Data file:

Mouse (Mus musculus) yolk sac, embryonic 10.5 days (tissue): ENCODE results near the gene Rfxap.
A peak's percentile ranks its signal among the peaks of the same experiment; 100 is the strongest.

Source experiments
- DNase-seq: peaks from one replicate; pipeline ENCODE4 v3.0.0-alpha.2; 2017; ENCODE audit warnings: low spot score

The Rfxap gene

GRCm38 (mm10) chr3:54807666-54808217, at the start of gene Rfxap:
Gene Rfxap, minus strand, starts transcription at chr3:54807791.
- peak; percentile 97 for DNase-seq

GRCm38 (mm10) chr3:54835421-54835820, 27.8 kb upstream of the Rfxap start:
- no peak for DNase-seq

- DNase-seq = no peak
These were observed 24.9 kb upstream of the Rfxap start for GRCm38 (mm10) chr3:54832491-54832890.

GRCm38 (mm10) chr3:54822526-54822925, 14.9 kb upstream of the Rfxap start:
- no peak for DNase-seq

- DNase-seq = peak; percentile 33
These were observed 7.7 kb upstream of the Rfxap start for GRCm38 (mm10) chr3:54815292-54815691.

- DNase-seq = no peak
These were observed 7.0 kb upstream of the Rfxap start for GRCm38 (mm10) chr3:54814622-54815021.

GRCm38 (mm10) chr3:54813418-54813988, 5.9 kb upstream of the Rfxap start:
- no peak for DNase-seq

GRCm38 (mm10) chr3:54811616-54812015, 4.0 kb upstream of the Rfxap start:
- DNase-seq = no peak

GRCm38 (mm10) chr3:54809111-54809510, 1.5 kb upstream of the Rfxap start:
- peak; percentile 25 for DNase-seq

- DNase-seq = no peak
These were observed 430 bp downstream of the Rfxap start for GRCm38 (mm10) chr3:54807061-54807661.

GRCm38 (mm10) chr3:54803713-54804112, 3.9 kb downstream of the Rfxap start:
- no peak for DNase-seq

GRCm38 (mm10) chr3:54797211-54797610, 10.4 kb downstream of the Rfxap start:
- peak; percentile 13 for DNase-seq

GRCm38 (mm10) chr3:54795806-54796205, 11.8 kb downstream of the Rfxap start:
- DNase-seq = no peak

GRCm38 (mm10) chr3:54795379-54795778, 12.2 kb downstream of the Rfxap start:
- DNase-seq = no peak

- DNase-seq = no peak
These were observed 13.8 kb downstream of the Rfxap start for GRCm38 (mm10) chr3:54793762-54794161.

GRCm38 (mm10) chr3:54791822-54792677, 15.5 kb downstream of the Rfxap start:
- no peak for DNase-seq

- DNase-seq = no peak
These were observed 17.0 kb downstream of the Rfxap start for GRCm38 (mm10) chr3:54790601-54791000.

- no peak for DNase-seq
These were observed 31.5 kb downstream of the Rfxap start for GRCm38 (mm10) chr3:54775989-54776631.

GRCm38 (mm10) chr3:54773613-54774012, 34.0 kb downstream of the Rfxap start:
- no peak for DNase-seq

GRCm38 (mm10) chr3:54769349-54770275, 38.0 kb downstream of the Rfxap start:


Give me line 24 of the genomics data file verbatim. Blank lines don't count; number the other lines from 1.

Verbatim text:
- peak; percentile 25 for DNase-seq